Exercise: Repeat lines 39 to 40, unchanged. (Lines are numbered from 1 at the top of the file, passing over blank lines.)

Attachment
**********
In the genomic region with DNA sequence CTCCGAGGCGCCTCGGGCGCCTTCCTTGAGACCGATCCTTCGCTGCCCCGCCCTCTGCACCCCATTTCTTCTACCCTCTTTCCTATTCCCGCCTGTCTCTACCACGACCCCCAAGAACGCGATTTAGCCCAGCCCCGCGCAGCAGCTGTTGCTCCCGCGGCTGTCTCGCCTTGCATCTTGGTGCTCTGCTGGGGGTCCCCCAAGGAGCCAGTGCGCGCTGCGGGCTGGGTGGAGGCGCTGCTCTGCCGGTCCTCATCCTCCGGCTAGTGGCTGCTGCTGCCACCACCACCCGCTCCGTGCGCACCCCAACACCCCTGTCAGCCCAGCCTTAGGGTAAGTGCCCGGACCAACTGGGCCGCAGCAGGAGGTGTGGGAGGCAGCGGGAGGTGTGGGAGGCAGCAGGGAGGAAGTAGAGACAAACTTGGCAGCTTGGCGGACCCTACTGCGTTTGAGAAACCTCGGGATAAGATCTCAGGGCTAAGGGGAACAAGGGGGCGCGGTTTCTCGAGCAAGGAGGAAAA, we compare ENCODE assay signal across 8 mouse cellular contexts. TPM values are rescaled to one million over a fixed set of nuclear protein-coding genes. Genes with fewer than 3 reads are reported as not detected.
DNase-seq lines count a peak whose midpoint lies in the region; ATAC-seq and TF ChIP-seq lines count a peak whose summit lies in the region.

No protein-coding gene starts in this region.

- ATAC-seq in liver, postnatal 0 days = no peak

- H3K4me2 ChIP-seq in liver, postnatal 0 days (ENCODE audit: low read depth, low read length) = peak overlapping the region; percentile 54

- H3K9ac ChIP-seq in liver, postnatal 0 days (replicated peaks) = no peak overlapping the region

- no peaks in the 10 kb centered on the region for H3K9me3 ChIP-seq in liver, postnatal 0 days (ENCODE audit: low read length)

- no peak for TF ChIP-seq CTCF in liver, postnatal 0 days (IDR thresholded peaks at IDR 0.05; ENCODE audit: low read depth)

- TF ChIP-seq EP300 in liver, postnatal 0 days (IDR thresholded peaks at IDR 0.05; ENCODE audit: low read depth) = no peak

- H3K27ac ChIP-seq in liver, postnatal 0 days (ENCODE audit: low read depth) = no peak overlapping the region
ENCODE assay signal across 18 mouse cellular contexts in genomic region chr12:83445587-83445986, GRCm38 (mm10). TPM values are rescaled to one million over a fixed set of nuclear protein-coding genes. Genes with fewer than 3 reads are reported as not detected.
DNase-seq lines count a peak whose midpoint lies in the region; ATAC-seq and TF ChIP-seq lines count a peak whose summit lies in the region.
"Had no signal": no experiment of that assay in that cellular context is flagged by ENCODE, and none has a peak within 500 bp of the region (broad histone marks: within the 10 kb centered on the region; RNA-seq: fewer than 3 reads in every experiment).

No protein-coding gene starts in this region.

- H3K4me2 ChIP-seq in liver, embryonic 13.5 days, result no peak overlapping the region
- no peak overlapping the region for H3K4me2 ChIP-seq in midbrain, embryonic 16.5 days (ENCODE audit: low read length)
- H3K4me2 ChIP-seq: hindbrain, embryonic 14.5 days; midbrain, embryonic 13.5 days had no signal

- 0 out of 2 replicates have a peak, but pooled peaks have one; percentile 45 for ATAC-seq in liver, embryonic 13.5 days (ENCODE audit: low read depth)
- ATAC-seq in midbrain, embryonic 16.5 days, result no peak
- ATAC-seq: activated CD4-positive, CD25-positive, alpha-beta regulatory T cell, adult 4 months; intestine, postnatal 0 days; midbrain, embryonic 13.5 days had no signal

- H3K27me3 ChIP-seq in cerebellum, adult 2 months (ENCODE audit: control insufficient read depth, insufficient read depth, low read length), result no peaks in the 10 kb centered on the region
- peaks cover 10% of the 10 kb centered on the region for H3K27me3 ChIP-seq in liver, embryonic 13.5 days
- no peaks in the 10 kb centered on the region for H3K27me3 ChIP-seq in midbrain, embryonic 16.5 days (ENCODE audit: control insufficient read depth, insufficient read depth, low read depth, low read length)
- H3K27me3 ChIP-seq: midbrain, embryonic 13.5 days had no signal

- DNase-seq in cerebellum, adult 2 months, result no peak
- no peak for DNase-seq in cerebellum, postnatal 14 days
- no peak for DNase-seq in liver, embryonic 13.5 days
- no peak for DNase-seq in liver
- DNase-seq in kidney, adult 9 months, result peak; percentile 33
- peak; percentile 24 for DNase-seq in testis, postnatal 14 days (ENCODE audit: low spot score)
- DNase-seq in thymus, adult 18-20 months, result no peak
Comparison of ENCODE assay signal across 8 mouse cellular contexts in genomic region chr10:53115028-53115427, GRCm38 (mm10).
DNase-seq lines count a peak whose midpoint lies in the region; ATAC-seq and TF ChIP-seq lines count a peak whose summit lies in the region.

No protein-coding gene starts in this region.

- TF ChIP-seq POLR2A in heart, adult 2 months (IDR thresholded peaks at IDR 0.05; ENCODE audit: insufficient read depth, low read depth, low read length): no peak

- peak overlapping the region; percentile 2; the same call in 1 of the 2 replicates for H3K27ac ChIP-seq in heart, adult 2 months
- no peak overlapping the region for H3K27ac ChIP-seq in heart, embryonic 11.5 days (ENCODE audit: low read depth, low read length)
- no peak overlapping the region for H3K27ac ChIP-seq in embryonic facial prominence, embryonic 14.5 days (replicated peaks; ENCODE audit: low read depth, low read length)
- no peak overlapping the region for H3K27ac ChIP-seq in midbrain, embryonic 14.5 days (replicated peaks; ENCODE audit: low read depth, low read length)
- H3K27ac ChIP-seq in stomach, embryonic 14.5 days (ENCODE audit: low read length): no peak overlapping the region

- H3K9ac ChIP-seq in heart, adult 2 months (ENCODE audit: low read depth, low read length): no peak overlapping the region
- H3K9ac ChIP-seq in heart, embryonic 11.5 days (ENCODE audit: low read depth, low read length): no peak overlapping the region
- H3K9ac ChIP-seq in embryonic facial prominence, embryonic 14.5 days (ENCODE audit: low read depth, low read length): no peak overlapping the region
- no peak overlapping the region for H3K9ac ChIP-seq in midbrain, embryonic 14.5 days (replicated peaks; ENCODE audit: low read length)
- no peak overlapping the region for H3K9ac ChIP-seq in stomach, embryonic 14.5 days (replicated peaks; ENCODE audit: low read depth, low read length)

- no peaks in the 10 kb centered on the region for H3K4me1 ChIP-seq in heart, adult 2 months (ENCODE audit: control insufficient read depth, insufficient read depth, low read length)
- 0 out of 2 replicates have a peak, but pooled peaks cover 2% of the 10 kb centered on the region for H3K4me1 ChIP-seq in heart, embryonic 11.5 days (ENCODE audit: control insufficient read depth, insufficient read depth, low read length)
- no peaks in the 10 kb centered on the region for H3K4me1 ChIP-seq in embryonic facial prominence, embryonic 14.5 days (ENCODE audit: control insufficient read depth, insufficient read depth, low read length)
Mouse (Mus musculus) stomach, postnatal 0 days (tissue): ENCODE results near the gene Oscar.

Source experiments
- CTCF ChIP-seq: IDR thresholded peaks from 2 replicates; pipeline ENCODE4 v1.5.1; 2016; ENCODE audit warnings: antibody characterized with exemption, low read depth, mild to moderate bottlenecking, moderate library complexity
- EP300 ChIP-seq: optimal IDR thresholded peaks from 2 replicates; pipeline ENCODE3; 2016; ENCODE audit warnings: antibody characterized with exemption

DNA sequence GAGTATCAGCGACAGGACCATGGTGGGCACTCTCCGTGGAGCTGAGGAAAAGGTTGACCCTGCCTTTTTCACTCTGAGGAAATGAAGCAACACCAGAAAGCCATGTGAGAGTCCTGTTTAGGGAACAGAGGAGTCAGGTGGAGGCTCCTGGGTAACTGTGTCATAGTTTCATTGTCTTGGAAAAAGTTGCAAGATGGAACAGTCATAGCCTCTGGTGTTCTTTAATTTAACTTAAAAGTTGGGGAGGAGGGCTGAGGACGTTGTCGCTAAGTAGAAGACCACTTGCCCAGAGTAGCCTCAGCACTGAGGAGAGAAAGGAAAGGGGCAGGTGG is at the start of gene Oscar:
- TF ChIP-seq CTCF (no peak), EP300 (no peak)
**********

- no peak overlapping the region for H3K27ac ChIP-seq in midbrain, embryonic 14.5 days (replicated peaks; ENCODE audit: low read depth, low read length)
- H3K27ac ChIP-seq in stomach, embryonic 14.5 days (ENCODE audit: low read length): no peak overlapping the region